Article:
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Hello, and welcome back to my office where this week I want to three bite-size bits of news at you. Let's start with everybody's favorite 5300 year old ice man, Oetzi, whose well-preserved body was discovered in 1991 by hikers in the Swiss Alps.

Scientists announced in Italy this weekend that they had sequenced Oetzi's entire genome, and it turns out that Oetzi had an even harder life than we thought. We already knew that he was killed by an arrow in the shoulder, not the knee. Now in addition to learning that he had brown hair and brown eyes and type O blood, we know that Oetzi was predisposed to heart disease and he was lactose intolerant.

They've also discovered that he was the earliest known carrier of Lyme disease. Sucky life. Scientists also found out that Oetzi shares a common ancestry with modern day inhabitants of the islands of Sardinia and Corsica. And a recently completed reconstruction of what Oetzi probably looked like tells me that Jeff Bridges may have found an ancestor too.

Next, let's head out into space. Where a mass of dark matter 2.4 billion light years away has astronomers very confused. So dark matter is a strange kind of matter that doesn't emit or reflect light, so it cannot be directly observed with telescopes. It behaves very peculiarly, and we don't understand it, but it can bend and distort light from galaxies. So scientists know that it's there. In fact, we think that it makes up about 20% of the stuff in the universe.

So astronomers have been observing an enormous collision of galaxy clusters, called Abell 520 a.k.a. the Train Wreck Cluster. Now what's got astrophysicists all perplexed is that this galactic cluster y-yeah, it's left a core of dark matter behind. Theoretically, dark matter and galaxies are supposed to hang together, even after a violent collision like this. But what astronomers observed, and the Hubble space telescope has recently confirmed, was that the galaxies sailed away from the dark matter, leaving this core behind.

So last week, the team studying the collision said that what they're seeing "defies explanation." They're astrophysicists, people. And all they can say, is huh? [lifts hands in air]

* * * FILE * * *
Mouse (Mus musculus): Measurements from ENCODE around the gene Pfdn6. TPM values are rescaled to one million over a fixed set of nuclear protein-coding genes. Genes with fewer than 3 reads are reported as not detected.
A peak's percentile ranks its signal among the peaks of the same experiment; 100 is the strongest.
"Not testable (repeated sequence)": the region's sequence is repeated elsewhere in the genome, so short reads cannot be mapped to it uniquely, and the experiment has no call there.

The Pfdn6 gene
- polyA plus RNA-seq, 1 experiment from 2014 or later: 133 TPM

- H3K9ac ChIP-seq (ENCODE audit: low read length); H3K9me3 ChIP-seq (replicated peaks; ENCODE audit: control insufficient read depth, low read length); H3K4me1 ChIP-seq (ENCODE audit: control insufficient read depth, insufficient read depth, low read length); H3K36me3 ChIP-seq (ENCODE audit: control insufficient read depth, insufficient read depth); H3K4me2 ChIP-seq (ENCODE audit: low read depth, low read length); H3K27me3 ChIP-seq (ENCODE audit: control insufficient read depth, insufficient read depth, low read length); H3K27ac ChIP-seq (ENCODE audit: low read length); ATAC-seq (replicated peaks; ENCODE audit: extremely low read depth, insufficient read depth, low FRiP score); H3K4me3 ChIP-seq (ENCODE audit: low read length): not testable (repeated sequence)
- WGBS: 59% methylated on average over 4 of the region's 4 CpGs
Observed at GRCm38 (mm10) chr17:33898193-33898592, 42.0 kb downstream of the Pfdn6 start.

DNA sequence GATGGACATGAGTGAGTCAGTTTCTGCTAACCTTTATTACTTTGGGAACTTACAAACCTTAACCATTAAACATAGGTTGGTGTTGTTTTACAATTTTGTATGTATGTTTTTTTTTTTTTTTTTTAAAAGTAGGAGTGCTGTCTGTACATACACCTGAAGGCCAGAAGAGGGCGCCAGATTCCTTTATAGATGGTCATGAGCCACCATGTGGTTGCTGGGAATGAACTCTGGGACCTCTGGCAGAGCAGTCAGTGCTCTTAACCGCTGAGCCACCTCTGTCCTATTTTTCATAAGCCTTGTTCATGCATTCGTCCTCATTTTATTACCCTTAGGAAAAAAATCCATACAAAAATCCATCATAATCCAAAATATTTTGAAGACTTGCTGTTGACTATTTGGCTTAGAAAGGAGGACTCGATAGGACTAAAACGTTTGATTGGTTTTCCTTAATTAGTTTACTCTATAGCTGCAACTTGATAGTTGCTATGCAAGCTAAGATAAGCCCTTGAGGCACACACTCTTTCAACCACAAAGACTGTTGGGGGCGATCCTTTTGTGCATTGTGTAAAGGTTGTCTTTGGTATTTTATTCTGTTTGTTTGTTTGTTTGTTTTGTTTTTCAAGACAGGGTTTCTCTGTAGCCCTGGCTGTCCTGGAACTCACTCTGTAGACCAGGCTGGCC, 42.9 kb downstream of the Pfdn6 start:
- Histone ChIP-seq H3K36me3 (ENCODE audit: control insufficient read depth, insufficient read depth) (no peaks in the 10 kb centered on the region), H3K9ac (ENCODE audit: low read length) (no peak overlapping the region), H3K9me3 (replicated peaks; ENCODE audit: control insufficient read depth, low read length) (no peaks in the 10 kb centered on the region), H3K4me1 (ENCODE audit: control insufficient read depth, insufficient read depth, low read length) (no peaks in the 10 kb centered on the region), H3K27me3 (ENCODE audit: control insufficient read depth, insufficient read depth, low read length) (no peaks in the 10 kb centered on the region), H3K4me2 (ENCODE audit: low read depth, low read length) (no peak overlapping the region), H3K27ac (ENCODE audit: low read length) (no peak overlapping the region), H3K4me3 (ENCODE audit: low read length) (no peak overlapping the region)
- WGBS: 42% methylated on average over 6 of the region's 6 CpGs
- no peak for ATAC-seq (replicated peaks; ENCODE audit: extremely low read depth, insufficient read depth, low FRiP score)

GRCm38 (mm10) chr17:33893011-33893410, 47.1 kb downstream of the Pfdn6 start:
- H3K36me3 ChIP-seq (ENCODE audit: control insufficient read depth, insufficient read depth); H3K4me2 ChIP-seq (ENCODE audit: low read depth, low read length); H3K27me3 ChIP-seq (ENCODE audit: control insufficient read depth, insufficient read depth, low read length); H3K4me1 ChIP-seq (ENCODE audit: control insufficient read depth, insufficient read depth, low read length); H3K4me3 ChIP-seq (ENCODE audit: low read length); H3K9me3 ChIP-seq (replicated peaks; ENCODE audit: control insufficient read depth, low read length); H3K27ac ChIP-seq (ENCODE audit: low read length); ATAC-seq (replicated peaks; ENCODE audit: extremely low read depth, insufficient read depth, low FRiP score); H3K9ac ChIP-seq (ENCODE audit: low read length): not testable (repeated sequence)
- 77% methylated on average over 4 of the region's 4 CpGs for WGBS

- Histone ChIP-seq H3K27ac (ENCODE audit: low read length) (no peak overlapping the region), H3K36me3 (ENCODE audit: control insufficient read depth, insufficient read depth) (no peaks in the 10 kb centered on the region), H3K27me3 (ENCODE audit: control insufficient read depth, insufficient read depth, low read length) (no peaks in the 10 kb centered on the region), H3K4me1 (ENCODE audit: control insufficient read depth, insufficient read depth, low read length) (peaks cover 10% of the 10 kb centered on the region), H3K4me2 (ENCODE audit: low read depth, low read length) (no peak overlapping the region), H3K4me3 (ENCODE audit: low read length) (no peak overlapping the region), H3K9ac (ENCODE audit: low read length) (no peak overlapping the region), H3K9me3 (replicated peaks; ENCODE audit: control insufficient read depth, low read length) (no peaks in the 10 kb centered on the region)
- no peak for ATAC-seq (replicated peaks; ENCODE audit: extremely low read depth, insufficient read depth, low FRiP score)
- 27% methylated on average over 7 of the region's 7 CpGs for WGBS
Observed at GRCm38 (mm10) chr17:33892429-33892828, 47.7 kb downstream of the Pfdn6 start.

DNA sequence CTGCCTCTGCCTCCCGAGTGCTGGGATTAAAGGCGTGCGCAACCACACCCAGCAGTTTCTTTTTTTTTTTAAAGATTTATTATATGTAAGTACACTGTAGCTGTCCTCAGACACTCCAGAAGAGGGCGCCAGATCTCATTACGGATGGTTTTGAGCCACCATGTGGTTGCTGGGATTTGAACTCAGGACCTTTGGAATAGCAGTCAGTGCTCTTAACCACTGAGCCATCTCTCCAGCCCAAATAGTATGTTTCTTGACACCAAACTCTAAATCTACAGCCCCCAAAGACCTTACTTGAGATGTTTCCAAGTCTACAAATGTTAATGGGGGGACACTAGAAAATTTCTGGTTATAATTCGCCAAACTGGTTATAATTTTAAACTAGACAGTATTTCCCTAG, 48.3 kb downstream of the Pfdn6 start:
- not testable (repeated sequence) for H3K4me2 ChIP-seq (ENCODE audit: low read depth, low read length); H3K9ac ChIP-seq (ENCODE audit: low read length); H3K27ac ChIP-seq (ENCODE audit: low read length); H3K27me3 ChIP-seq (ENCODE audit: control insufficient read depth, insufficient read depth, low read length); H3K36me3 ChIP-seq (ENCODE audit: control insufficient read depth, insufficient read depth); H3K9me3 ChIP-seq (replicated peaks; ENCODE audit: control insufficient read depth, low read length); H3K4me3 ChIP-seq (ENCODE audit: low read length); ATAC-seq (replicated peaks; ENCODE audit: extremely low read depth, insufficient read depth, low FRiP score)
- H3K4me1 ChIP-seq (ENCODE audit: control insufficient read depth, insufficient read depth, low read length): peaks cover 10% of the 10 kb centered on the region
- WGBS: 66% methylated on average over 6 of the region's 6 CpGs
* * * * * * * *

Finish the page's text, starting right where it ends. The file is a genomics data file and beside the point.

Finally, Sunday marks the one year anniversary of the earthquake that caused the meltdowns at Japan's Fukushima Daiichi nuclear power station. The disaster left behind enormous amounts of contamination and a year later big questions remain about what will be done with it all.

Official estimates put the amount of radioactive waste at 90 million cubic meters, enough to fill 72 baseball stadiums. For now, reports say that it's being dumped in lined pits not far from the plant, until a disposal facility can be built. The trick will be building one that can last a very, very, very, very, very, very long time. Most of the contamination is in the form of two radioactive isotopes, iodine-131 and cesium-137. The good news, if you can say that there's any good news, is that iodine-131 has a half life of just 8 days, which means that it decays by half every 8 days. Cesium-137, though, has a half-life of over 30 years, and unlike iodine, cesium can be taken up by all kinds of different body cells, so it can cause the wide range of health effects, from nausea to cancer, that experts call radiation sickness.

As always, we'll stay on top of this one for you, but if you have any questions or ideas about what to do with Japan's nuclear waste, or if you live in Japan and want to talk to us about what you're seeing, you can contact us on Facebook or Twitter, of course, also in the Youtube comments below. I'll see you next week.